When she returned in 2016, it was to team up with younger sister Jaja for Foton, turning the already-loaded Tornadoes into immediate favorites. But that comeback was short-lived. In March 2017, Santiago-Manabat suffered an ACL injury on her left knee while playing in the PSL Invitational Conference.

It was only in February 2018 that Santiago-Manabat began to play club volleyball again. Remarkably, by August she had regained enough of her form to merit her inclusion to the Philippine national team that competed in the Asian Games in Jakarta.

Santiago-Manabat’s journey to Japan began when Jaja tried out for two Japanese clubs: Toray and Ageo Medics. The 6-foot-5 Jaja, fresh off an MVP-campaign in the UAAP, was almost immediately accepted by Ageo, according to her older sister.

That left Toray still searching for a middle blocker of their own, thus opening up an opportunity for Santiago-Manabat.

“Noong time na nalaman ko na tanggap na siya (Jaja), nag-congrats ako sa kanya agad,” said Santiago-Manabat. “Sabi ko, sana sa December, tutal bakasyon naman, baka pwede akong mag-training sa inyo. Parang sabi niya, ‘Sige Ate, mabait naman ’yung coach ko.’ ”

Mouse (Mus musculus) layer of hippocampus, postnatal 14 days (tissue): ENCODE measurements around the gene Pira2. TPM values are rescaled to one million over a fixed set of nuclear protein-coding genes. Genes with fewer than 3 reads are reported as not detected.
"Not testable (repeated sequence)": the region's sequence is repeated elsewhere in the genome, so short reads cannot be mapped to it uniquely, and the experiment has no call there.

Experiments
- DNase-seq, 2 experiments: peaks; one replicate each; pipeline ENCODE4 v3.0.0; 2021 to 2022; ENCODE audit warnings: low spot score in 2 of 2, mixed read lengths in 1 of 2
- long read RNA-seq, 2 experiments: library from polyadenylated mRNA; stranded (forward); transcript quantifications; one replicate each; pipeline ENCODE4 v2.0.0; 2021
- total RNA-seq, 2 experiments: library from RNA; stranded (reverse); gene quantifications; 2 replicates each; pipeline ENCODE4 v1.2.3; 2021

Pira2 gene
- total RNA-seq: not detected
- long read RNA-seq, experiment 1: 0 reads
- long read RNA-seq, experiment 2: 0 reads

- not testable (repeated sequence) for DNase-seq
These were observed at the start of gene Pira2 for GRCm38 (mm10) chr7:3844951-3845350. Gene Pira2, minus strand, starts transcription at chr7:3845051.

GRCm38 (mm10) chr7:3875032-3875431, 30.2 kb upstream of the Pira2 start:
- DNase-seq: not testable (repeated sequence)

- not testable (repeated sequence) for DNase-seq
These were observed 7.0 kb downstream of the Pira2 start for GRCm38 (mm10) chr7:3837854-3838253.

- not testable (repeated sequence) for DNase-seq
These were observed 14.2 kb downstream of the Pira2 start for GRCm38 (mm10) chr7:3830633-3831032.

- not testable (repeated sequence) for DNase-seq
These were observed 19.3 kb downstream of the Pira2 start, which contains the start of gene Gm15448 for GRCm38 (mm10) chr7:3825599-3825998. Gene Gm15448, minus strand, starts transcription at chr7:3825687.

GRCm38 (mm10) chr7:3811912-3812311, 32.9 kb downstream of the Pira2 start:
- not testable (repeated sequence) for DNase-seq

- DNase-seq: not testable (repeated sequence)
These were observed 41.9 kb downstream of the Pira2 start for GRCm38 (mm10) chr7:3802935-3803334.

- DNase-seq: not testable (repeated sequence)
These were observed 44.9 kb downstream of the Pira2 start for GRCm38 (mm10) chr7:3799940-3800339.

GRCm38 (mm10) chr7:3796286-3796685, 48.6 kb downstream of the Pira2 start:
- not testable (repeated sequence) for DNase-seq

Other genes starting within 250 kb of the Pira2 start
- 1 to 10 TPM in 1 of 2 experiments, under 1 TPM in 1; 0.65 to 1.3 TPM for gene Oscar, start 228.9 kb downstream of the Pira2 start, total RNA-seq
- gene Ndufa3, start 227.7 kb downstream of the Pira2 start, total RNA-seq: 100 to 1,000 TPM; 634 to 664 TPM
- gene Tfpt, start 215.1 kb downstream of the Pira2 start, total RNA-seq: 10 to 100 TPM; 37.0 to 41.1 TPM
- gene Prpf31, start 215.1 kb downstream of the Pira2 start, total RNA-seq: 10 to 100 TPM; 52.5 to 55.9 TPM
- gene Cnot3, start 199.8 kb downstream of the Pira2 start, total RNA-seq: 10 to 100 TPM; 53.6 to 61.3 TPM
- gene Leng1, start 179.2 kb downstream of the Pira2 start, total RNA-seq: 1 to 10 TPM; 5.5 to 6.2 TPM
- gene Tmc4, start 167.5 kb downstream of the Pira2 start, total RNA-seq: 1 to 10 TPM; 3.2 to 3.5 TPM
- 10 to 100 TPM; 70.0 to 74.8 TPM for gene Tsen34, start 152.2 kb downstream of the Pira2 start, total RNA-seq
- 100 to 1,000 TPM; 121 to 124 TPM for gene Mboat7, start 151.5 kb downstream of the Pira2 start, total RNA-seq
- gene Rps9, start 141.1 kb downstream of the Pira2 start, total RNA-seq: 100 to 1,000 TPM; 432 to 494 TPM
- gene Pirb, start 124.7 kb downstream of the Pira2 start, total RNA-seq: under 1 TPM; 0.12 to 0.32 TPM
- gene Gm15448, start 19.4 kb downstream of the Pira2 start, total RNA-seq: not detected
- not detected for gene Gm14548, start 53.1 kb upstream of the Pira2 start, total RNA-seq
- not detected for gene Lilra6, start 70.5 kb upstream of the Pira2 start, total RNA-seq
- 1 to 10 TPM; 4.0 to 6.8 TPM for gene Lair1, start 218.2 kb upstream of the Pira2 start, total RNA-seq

“Then, ’yung manager ni Jaja, nag-tanong kasi kailangan pa daw niya ng middle, kasi naghahanap pa sila (Toray),” she explained.

Volleyball: In Japan, Dindin Santiago-Manabat chases a once-deferred dream 3
A year after suffering an ACL injury, Dindin played well enough to make it to the national team. Richard Esguerra, ABS-CBN Sports

Thus, Santiago-Manabat got more than just a chance to train — she received a golden opportunity to chase an old dream. 

She submitted videos of her games to Toray, even as she was honest about her status.

“Sinabi naman sa kanila na, kakapanganak ko lang, and galing nga ako sa ACL,” she said. “Alam din nila na naglalaro ako dito ng outside hitter.”

Toray chose from five players, Santiago-Manabat said. She didn’t want to ask for too many details, but was thrilled to be the one chosen by the club team — more than three years after turning down her first opportunity to play for a foreign squad.

“Ngayon, kumbaga, step by step ulit,” Santiago-Manabat said of her volleyball journey. “Dito muna (sa Japan).”

She doesn’t want to stop there, however.

“Kapag pinalad, aangat, aangat,” she said. “Baka malay natin, Korea, Europe.”